Students at Broadwater and McKinley elementary schools get extra day of summer vacation.
The two schools are out for break on Thursday while the rest of the district gets out on Friday.
Major renovations at the two schools begin in earnest on Friday, the last day of school for the rest of School District 2. Building up to that day, teachers at the schools have been packing and boxing up supplies and equipment for the last several weeks.
“We’ve gotta totally clear out a building that’s never been cleared out before,” said McKinley principal Burt Reyes.
McKinley, like Broadwater, is three stories tall and over 100 years old. As far as Reyes can tell, the school has never been emptied out before.
It needs to be empty because renovations at both schools will include an entire remodeling of the interiors. The annex building at McKinley will be demolished in the next two weeks.
The annex at Broadwater will survive until the end of construction. The school will use it to house students while work on the school’s new wing is undertaken. Once the new wing is built, the annex will be torn down.
To accommodate the space crunch at McKinley, third-, fourth- and fifth-graders will attend class at Lincoln Center downtown. Once the new wing at McKinley is completed, the students will return.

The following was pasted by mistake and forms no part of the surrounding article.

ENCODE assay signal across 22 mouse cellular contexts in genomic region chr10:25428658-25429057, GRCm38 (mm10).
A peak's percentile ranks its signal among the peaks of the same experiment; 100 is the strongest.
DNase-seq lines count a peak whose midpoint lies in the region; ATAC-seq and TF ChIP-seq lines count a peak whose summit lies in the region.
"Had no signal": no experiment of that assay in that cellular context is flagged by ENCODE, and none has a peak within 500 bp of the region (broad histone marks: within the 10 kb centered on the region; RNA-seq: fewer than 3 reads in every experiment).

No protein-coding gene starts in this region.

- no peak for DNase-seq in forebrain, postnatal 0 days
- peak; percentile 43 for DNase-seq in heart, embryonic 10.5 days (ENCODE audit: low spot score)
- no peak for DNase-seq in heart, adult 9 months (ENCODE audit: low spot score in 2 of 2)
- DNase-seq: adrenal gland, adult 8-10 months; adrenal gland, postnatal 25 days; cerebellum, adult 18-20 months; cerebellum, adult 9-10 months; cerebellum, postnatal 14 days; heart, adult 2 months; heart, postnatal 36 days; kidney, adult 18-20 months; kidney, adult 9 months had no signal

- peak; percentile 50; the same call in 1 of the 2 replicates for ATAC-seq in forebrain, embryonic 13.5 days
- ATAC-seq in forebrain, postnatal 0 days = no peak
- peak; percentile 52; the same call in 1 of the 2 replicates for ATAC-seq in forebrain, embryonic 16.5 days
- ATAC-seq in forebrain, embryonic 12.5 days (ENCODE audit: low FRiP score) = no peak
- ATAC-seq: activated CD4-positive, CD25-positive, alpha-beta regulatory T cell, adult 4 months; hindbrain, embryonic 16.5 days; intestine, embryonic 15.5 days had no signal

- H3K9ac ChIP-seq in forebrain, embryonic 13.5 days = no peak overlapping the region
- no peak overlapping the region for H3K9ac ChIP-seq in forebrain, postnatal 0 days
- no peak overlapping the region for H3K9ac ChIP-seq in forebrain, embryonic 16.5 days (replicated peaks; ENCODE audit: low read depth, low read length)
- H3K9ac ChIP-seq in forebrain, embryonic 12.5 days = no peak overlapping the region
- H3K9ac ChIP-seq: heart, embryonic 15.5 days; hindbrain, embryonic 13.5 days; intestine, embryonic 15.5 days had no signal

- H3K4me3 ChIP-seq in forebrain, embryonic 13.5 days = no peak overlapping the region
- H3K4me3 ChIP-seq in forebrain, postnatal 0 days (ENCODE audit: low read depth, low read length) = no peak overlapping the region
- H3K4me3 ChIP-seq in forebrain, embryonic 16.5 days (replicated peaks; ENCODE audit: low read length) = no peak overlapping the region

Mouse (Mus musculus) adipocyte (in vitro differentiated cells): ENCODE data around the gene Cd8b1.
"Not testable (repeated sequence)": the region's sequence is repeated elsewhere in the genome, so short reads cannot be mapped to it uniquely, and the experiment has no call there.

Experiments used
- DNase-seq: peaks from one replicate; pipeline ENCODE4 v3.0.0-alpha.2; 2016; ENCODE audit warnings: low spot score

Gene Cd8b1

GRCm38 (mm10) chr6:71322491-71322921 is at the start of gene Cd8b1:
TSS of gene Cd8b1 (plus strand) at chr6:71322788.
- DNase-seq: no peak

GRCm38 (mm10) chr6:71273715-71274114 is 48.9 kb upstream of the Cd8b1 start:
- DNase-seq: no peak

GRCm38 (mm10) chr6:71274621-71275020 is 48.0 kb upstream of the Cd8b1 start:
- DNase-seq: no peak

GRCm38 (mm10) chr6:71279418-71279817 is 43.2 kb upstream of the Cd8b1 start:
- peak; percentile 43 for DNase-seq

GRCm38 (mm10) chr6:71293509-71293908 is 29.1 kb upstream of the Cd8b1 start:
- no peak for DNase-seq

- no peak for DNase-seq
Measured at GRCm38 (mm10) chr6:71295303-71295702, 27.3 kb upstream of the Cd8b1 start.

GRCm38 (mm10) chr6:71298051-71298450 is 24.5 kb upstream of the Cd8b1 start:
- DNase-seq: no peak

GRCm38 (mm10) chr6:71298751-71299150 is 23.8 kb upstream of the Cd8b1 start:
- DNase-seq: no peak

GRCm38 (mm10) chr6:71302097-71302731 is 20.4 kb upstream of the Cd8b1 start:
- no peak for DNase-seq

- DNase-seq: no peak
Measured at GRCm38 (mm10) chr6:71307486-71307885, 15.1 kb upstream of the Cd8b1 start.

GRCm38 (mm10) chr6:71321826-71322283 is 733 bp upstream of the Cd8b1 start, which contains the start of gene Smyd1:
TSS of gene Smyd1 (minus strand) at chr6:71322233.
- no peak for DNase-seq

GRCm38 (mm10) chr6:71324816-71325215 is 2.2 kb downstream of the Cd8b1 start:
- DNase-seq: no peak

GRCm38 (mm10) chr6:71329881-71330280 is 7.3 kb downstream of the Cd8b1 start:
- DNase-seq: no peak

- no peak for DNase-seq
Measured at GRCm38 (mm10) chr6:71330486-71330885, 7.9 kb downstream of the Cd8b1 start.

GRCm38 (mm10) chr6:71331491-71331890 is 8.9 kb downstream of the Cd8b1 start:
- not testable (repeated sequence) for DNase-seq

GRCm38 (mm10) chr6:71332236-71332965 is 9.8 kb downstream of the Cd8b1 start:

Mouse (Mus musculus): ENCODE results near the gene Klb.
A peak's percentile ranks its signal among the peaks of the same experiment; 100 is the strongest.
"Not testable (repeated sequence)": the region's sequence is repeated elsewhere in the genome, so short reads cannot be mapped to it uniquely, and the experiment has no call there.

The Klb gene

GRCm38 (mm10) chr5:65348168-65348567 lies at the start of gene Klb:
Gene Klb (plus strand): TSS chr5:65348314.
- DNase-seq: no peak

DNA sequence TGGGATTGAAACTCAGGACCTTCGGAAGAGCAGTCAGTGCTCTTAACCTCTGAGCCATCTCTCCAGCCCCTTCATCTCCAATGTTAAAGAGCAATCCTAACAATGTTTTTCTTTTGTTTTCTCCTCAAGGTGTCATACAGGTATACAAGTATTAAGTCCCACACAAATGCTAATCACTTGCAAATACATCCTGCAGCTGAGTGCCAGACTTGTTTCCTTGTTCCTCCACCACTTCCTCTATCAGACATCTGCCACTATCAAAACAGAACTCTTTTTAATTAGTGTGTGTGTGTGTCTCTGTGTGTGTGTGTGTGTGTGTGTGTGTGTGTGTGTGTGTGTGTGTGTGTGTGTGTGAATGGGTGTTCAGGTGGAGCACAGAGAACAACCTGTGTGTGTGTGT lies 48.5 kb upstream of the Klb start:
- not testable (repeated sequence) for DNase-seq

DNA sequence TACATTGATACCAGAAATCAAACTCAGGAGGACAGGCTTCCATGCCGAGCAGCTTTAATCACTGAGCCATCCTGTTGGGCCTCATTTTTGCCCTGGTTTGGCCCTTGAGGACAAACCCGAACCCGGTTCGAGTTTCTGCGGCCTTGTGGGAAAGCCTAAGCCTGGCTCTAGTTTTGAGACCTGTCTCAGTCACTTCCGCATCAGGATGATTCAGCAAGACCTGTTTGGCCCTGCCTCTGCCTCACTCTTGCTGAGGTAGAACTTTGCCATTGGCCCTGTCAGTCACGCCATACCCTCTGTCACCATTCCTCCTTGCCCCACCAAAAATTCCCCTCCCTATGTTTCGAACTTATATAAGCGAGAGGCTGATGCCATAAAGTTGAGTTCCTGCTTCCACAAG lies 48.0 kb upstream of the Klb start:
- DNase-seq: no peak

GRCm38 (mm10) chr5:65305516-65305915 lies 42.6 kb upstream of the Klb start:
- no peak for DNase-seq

Both projects are scheduled to be finished by the start of school in 2016.
Lew Anderson, SD2’s bond project supervisor, said it was necessary to squeeze out the extra day at McKinley and Broadwater because of that tight deadline.
“Every day is precious this summer,” he said.
The major contractors on the projects, Hardy and Dick Anderson Construction, have teamed up to help the renovations move along more quickly and smoothly. It also ensures higher quality work and it means they don’t have to compete for the same subcontractors, Anderson said.
That helps to keep the work local, he said.
“We want quality work and we want it done locally,” he said.
Reyes acknowledges that it’s a lot of work and that it places a lot of pressure on both staff and students as they work to get ready for the construction, the move and all the chaos that will be going on around them for the next two years.
“This is six years in anticipation for us,” Reyes said. “And the excitement of what McKinley is going to become is carrying us through.”